Reverse Engineering Grandma's Apron
I was in DD#1’s room the other day working on a non-sewing related project when I spotted something I had put there for safekeeping. It was an apron that came to me in a box of stuff from my mother a couple of years ago. The apron may have belonged to my father’s maternal grandmother (perhaps my mother knows) because that box also contained my Grandma and Grandpa Gargus’s wedding portrait:
When my grandmother was parceling out her belongings before she died, she made sure I got that picture. She used to tell me that I reminded her of her mother with all my chickens and my big garden. I take that as a huge compliment.
The apron doesn’t fit me—it was designed for someone much shorter than me and I don’t think Grandma Gargus broke 5 feet, but it’s handmade and it is similar to the H-back style apron I just finished. Because part of Brain is still cogitating on sizing issues related to that other apron, it immediately seized upon this apron and insisted that I stop what I was doing and make a copy of it.
[The husband thinks it odd that I refer to Brain in the third person, but I told him that if it was inside his head, he would refer to it that way, too. It’s like having a rather demanding toddler in there. Sometimes it’s better just to give in and let it have ice cream for dinner.]
This apron is old and fragile. I didn’t want to take it apart, so I very carefully laid it down on the cutting table and traced around as much of each piece as I could, filling in and connecting lines where I couldn’t. My goal was to get a rough draft of the existing apron and tweak the pattern as necessary in future iterations. I ended up with five pattern pieces: the front, two sides, two pockets, two ties, and the back yoke. As I went, I made notes about the construction. For instance, the seams connecting the front to the back yoke don’t sit at the shoulder; they come down a few inches. The neck opening is concave, not convex. Grandma’s apron is also trimmed in 1/4” bias tape, but because the pieces are shaped differently, I had to figure out the order in which things went together. I did all of this with the ultimate end goal—and the universe is still laughing—of writing this up as a sewing pattern for sale at some future date.
It was well into the 90s yesterday, so I spent the afternoon cutting out the pattern and putting the apron together. I am close to having a decent prototype. I need to finish trimming one of the edges with bias tape and then I’ll get pictures of both aprons to compare. I think this prototype apron may end up being my fair entry, too.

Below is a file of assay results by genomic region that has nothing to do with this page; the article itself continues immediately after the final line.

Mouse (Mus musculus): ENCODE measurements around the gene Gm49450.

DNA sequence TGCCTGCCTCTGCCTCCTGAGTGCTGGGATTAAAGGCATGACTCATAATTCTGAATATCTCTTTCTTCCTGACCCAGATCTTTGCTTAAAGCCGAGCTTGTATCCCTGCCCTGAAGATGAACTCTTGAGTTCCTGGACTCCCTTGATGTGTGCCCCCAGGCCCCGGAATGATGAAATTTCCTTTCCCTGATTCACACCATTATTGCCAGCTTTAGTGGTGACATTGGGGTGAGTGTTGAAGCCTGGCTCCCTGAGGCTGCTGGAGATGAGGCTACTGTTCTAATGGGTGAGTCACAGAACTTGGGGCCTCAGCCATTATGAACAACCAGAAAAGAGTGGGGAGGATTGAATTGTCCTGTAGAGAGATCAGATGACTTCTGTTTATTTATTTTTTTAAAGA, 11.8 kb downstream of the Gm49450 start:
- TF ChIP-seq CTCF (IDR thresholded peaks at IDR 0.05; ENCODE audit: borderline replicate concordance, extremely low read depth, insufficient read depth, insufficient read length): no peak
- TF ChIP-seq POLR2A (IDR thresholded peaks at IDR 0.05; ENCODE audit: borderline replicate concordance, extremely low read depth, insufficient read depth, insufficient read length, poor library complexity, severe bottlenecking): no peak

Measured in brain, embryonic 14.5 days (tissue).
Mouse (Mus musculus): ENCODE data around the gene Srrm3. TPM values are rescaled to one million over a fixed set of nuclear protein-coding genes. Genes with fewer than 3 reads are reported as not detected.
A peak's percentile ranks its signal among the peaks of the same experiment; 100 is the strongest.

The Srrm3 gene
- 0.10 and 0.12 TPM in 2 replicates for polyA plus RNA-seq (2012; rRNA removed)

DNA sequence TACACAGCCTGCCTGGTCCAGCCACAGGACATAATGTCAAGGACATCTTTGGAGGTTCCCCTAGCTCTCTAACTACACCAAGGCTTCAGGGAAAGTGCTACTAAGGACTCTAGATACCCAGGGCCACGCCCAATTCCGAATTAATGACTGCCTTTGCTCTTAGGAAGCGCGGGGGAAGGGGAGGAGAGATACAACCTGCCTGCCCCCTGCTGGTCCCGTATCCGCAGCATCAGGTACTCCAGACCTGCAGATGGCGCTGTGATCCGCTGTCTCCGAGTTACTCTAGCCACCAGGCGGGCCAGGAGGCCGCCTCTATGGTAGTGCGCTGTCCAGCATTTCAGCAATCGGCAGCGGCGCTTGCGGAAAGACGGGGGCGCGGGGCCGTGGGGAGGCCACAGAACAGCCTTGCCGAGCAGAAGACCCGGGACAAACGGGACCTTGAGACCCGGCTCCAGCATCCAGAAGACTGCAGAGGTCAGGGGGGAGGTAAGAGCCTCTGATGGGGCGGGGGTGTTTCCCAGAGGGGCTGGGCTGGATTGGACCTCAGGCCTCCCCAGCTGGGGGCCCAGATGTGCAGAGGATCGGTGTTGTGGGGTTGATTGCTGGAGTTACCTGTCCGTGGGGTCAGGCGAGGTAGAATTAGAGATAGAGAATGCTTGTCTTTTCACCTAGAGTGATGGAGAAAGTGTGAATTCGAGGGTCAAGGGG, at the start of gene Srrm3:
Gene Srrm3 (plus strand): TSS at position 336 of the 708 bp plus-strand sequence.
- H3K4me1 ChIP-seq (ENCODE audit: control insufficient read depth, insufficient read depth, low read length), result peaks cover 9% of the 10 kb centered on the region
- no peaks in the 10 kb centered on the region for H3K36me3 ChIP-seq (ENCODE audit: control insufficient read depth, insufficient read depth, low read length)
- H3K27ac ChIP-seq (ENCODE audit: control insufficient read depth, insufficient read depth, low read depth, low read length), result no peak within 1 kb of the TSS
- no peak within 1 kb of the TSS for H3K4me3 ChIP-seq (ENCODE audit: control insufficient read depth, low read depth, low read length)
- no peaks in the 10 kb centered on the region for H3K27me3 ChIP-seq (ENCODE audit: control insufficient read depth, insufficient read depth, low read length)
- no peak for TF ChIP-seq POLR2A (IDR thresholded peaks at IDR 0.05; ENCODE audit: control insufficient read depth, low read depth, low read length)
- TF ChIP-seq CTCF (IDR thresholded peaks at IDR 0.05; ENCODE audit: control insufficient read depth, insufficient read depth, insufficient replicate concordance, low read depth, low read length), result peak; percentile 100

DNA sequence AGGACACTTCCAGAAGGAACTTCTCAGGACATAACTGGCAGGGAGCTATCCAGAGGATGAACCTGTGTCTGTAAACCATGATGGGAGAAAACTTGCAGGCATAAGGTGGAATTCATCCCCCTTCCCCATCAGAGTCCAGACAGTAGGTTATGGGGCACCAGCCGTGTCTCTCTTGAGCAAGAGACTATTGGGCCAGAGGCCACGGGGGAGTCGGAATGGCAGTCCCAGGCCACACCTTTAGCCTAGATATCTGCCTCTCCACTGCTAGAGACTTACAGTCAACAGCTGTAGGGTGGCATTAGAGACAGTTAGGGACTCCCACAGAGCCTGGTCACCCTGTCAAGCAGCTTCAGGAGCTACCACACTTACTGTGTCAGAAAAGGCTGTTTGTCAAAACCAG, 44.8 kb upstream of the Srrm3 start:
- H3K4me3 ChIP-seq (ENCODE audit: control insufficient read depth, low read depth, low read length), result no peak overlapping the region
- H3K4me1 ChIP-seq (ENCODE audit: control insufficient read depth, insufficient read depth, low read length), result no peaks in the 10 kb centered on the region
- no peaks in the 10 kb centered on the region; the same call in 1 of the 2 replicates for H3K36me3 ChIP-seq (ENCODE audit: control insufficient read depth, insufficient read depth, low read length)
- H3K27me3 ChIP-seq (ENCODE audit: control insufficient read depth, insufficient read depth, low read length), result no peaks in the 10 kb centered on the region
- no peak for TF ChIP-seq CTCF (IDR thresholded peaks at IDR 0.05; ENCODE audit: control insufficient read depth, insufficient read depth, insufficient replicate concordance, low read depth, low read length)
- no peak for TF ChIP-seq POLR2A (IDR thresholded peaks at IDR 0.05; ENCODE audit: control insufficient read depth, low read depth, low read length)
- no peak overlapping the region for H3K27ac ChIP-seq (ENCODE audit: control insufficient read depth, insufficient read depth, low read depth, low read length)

The next step is to grade it to a size that will fit me, and from there, a range of sizes to fit other people. (Knitting designers sometimes joke that “all designers are a size Medium.”) I’ll start by comparing the pattern pieces for this apron to the pattern pieces for the Protect and Serve apron. I definitely need to figure out how to make it longer. An apron like this is supposed to tie at the waist; this one ties at my upper back. (The Gargus/Szabo side of the family had short genes.) I also stumbled upon a very helpful blog post yesterday entitled How a Sewing Pattern is Born. Making the apron is only part of the process; presenting it in a form that other sewists can follow is equally important. I’m ahead of the curve because I’ve written so many knitting patterns, but there are a few crucial differences between knitting patterns and sewing patterns and I have some work to do in that area.
I spent an hour yesterday morning in the raspberry patch:
Raspberries are infinitely easier to pick than huckleberries; I picked two gallons in under an hour and I wasn’t even working that hard. I left quite a few out there in case the neighbors want to come get some. (I’ve been issuing invitations all week.) I am freezing some and I also made some raspberry sauce. Last night after dinner, the husband got himself a piece of peach pie—I made the pie on Sunday—put a couple of scoops of vanilla ice cream on it, then drizzled raspberry sauce over the top. He can do that because he requires five million calories a day. I think I gained a pound just watching him eat.
I inspected the lettuce bed and was delighted to see that some of the seeds I sprinkled out there a few weeks ago have germinated:
I may actually succeed this year in having an ongoing supply of lettuce through the fall. The trick is going to be keeping that clover from taking over again.
I am training the baby rooster to eat from my hand. He has been watching me feed the big rooster. I went into the chicken yard yesterday and he started to come over to see what I had, but then one of the hens pecked him on the head and he ran off. When I went back into the coop, though, he followed me in and hopped up on top of one of the nesting boxes near where I was standing. I put scratch grains down in front of him and he kept inching closer, so we’re making progress. The big rooster is at least five or six years old and although he is a fine specimen, that is up there in age for a rooster. I worry that one of these days I am going to come out and find him keeled over dead.
I’d love to find a home for the Black Australorp rooster. He is a fine specimen, too—although clearly subordinate to the big rooster—but he doesn’t have quite the same charming personality. Mostly he keeps to himself. He won’t eat out of my hand, but he’s not aggressive toward me, either, so mostly we ignore each other.